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  • 07 of 12

    Insects

    Common wasp in flight
    Renaud Visage/Getty Images

    Insects sting or bite for two reasons—in self-defense (as bees do) or to feed (as mosquitoes do). While the bite or sting may not cause any harm in itself, proteins, poisons, and "painkillers" (to stop you noticing the feeding insect) come into play. This then leads to mild swelling and itching in most people but can cause life-threatening conditions in others. Bees, wasps, and hornets can often be heard before they are seen; just keep calm and avoid threatening them (slapping, stepping on a nest). Midges and other blood-suckers can be seen hovering in "clouds." Just move away, best in the direction you came from, keeping calm. In the rare case of a massive attack by bees or wasps, cover your face and throat as best as you can. The painful, itchy swelling after an insect bite or sting can be treated with cold water or special antiseptics. Ask for a "stick" or similar in a pharmacy. And don't forget to remove any stings still in the skin. If you have multiple stings and are starting to feel woozy, short of breath or hot, seek medical attention as soon as possible.

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  • 08 of 12

    Jellyfish and the Portuguese Man O' War

    Portuguese Man O' War - looks nice, eh?
    Biusch/CC BY-SA 3.0

    The most passive of all aquatic creatures might be the most dangerous to many swimmers—they float about, waiting for prey that they can stun and kill with their tentacles (though in the case of the complex Portuguese Man O' War this description is very naive). Contact poison makes for very painful and lasting burns. If you see loads of jellyfish on a beach and the wind is coming inland, assume that there are loads more in the water. Unless you are wearing goggles, you don't really see them when swimming, only in shallow water when standing up. Jellyfish float, so move away with the current; you will be quicker. If you find yourself surrounded, try to pick your way through them toward dry land without coming in contact with the tentacles. The most important thing is to break contact. If you have tentacles adhering to you, get rid of them, obviously not by using your fingers (unless you are wearing protective gloves); use a stick or something similar.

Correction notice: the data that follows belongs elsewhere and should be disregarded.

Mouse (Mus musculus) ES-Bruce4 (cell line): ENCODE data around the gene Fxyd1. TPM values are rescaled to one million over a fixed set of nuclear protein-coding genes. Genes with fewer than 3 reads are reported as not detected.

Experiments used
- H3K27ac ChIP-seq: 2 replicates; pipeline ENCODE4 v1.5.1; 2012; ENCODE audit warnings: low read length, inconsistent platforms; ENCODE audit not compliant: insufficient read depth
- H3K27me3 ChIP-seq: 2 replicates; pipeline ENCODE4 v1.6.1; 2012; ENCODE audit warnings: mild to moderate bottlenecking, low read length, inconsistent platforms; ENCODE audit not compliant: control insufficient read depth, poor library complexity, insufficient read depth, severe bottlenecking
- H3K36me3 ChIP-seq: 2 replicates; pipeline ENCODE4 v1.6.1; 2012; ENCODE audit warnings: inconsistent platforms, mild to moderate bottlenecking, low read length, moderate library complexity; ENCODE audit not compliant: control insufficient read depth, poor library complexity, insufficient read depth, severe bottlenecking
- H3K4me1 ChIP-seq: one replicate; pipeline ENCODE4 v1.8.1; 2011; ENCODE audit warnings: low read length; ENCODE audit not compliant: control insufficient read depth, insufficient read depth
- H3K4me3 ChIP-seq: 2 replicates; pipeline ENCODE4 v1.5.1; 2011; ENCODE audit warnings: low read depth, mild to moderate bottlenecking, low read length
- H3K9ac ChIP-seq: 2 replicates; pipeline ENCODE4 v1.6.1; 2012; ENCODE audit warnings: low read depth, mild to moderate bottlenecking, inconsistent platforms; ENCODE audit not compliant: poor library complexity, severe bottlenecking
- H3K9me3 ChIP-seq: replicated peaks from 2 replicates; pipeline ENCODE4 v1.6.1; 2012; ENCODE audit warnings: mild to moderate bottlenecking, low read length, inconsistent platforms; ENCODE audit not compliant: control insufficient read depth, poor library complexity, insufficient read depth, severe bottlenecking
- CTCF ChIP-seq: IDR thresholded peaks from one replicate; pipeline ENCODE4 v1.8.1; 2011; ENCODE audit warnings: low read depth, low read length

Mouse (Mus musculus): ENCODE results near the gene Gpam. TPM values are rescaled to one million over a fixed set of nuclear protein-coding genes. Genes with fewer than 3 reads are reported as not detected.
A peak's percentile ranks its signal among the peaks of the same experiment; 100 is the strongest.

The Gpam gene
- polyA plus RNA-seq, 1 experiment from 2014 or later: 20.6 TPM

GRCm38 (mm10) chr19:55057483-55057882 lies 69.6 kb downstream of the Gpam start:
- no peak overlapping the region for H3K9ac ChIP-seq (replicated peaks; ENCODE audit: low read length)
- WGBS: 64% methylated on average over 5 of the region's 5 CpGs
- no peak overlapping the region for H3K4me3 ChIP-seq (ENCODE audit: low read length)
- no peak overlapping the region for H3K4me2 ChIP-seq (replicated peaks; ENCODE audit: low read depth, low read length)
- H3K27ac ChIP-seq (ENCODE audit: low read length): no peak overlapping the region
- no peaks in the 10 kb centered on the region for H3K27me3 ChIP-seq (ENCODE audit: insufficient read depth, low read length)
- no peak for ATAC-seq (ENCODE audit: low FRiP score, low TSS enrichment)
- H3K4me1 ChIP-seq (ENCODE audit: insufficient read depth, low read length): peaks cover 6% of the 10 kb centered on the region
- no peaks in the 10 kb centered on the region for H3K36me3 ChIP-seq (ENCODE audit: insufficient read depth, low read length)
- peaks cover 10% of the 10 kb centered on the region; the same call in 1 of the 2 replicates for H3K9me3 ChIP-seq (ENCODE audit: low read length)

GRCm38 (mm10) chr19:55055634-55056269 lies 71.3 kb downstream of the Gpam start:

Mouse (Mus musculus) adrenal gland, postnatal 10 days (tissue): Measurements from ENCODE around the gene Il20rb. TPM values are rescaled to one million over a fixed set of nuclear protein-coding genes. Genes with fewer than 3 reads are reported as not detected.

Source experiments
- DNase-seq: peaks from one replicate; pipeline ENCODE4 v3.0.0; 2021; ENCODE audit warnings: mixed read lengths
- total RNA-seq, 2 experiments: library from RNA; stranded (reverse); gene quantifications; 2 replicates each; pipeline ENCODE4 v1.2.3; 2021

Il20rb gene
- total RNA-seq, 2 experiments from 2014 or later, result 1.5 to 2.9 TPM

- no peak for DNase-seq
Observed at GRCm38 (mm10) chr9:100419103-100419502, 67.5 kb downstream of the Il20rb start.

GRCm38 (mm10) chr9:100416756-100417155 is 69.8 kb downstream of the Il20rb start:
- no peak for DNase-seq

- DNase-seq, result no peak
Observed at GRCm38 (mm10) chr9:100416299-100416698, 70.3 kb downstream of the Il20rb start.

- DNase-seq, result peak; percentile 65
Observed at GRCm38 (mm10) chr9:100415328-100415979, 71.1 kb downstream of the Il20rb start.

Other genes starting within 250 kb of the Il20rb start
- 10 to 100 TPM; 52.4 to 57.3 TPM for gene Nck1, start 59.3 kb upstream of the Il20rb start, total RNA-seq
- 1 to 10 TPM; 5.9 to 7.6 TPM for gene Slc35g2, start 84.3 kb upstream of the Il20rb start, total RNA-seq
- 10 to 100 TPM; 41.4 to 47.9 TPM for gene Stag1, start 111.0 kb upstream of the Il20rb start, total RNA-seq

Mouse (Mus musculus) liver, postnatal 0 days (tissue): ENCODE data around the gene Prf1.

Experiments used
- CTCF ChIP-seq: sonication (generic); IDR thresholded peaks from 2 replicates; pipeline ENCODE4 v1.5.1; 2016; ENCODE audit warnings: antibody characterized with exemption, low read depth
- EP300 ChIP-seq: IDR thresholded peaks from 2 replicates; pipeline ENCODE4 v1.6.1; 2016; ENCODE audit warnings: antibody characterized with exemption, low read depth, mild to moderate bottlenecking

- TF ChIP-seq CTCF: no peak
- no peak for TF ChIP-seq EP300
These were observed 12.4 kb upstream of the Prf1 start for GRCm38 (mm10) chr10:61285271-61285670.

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  • 09 of 12

    Seals

    Is that a hand I see? Or a tasty ray ...?
    Bernd Biege

    Seals are, by and large, indifferent to humans not feeding them fish. For them, we are a curiosity, a species not proficient in swimming, let alone diving, that becomes boring after a short while. After which they go off and hunt for food again with sharp teeth and strong jaws, combined with speed and agility, and perception problems—for a seal anything smallish that flaps about spells "snack." Warning signs are seals swimming about—that's it. A seal surfacing near you will most likely be just catching a breath, having a short look and then will disappear again. The most dangerous part is when you flap your hands (or feet) from a boat or pier to attract attention. See above—"snack." So in the water, keep calm. And outside the water, don't offer your limbs as a tasty meal. Treat seal bites like dog bites.